The writer of the Book of Hebrews gives the clearest distinction between the soul and spirit found in the Bible. It is here that we read,"The Word of God is living, powerful and sharper than any two-edged sword, piercing even to the dividing apart of soul and spirit, and of the joints and marrow, and is a discerner of the thoughts and intents of the heart." (Heb. 4:12). It is in this passage that we learn the soul is equivalent to the joints and the spirit to the marrow found in the skeletal structure of the body. The difference is discovered in their function. The joints are what join two or more members of the body together, while the marrow is the very essence of strength, life and healing. It takes both functions to enable either to complete its purpose. The marrow of the bone creates strength, vigor and vitality or life, yet it is carried from member to member through the joints of the body until the whole is touched.

In this passage we also see the thoughts and the intents of the heart are likened to the soul and the spirit. Now, how do the soul and spirit relate to the thoughts and intents of the heart? Both are functions of the mind that are very difficult to distinguish. The soul represents the thought or deliberation and pondering of the heart. It becomes evidence through, at least seven areas of the mind: intellect, thought, reason, stimulation, desire, decision, and emotion. The spirit symbolizes the intent, motive, aim or goal of the heart. Spirit is the force of life and a fundamental portion of the thought life itself. Thus, the soul, which represents the psychological make up, gives expression of the life or spirit within humanity.

The power of the living Word of God is the only thing that reaches through and penetrates the soul and spirit, making it possible to separate between the thought and intent of the heart. Remember! God created us to have and function in both soul and spirit. He does not want us to become unbalanced. The spirit gives us the essence and force of life by which we live, move and have our state of being in Christ. However, the soul is the connector by which we communicate with God and humanity. The psalmist David cried out, "Bless the Lord, O my soul! All that is within me, bless his holy name." (Ps. 103:1f). That is, kneel before the Self-Existent One, as an act of adoration for there is none other, who is so loving and kind. He went on to say, "Forget not all his benefits, or his treatment, for it is he who forgives all our perversities. He also heals all our diseases, or maladies and redeems our life from destruction. Moreover, he crowns us with loving kindness and tender mercies; while satisfying our mouth with good so that our youth becomes renewed like the eagle's." (Ps. 103:1ff). Thus, it becomes vital for the saint who is faithful in Christ Jesus to learn to bless God. Yes, it is needful to bless the Father of our Lord Jesus Christ for all that he has done on our behalf. (1Th. 5:18).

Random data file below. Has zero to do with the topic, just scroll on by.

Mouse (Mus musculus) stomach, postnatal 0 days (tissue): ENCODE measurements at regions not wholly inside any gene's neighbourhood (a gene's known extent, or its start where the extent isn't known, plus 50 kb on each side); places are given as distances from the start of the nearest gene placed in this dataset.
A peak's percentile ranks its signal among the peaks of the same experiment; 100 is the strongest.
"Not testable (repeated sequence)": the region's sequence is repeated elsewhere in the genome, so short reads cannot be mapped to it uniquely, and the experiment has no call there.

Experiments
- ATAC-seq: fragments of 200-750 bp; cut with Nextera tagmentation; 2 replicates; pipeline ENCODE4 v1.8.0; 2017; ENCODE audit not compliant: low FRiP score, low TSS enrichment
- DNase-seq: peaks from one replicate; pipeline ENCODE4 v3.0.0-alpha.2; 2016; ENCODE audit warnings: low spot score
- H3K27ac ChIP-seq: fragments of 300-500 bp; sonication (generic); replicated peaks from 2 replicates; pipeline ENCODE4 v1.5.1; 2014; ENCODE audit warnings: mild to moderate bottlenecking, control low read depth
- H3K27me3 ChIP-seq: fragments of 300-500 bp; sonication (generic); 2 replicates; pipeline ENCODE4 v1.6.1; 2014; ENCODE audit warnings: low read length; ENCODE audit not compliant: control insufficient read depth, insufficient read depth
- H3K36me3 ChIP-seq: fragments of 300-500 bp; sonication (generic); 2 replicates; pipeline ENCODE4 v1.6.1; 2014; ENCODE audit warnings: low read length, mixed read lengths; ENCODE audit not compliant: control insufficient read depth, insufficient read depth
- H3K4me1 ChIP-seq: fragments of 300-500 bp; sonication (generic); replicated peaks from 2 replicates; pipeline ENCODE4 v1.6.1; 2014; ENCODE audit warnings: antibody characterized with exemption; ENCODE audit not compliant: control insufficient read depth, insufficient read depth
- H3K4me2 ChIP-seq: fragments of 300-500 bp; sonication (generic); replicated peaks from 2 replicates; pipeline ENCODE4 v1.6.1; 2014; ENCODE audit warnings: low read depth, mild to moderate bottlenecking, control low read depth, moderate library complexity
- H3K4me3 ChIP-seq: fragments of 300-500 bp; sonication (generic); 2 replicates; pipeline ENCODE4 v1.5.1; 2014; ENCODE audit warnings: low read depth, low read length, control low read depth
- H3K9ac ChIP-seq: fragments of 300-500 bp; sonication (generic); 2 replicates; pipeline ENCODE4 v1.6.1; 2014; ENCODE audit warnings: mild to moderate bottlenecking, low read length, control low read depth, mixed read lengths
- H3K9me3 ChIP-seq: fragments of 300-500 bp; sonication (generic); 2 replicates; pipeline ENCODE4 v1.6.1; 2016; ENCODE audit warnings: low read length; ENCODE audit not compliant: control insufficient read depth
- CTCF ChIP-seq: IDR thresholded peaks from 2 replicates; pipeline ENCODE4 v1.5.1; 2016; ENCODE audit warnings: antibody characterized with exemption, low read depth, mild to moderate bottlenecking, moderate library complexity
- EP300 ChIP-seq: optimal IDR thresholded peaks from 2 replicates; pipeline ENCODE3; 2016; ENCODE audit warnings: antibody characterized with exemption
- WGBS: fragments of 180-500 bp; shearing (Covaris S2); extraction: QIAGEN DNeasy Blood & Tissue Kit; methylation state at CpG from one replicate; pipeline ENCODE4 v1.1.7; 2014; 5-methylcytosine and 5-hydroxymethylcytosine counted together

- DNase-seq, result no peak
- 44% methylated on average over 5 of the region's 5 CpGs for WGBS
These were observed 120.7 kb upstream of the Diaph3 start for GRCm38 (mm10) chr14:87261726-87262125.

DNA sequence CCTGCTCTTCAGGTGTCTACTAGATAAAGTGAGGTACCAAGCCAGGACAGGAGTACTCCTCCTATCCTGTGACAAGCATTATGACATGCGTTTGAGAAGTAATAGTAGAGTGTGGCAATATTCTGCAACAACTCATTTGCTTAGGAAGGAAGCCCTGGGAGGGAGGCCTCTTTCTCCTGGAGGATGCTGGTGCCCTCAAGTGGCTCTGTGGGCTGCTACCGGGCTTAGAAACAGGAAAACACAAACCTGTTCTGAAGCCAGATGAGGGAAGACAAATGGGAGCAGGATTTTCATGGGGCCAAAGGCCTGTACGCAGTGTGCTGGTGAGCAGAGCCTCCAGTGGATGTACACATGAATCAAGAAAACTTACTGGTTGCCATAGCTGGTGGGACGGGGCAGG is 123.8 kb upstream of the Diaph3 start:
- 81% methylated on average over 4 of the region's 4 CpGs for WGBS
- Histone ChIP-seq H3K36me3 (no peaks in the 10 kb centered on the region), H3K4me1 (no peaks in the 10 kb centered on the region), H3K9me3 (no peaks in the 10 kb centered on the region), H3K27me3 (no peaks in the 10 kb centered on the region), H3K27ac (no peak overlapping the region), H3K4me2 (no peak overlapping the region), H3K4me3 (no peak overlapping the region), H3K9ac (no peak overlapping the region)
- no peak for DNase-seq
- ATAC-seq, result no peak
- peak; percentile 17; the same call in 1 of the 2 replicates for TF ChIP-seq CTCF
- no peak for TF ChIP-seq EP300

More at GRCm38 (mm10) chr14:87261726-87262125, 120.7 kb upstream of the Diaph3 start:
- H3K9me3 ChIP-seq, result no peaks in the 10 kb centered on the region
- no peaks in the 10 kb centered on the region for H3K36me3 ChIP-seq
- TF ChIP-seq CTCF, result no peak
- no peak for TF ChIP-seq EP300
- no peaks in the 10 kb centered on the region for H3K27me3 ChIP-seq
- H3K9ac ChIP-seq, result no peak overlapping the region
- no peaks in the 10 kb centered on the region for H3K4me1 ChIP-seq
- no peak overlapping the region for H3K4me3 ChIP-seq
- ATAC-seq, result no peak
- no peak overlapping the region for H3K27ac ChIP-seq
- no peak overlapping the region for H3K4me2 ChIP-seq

All Spiritual Blessings

First of all, we need to note that this blessing is "spiritual" and not carnal or natural. In the Greek language the word spiritual comes from "pneumatikos" and means that it is a blessing of a non-carnal, unworldly, supernatural nature. Moreover the wording in the original language reveals that this statement should fill our hearts with great rejoicing. However, some do not understand a blessing that is not intended to put a new car in the garage, or produce an endless supply in the bank. Many feel that true blessing would mean no health issues or financial struggles. However, this blessing is not directed toward the lust of the flesh, the lust of the eye, or the pride of life, for these things are coming to naught. The apostle John wrote, "Do not love the world or anything in the world. If anyone loves the world, the love of the Father is not in him. For everything in the world, the cravings of sinful man, the lust of his eyes and the boasting of what he has and does, comes not from the Father but from the world. The world and its desires pass away, but the man who does the will of God lives forever." (1Jo. 2:15ff).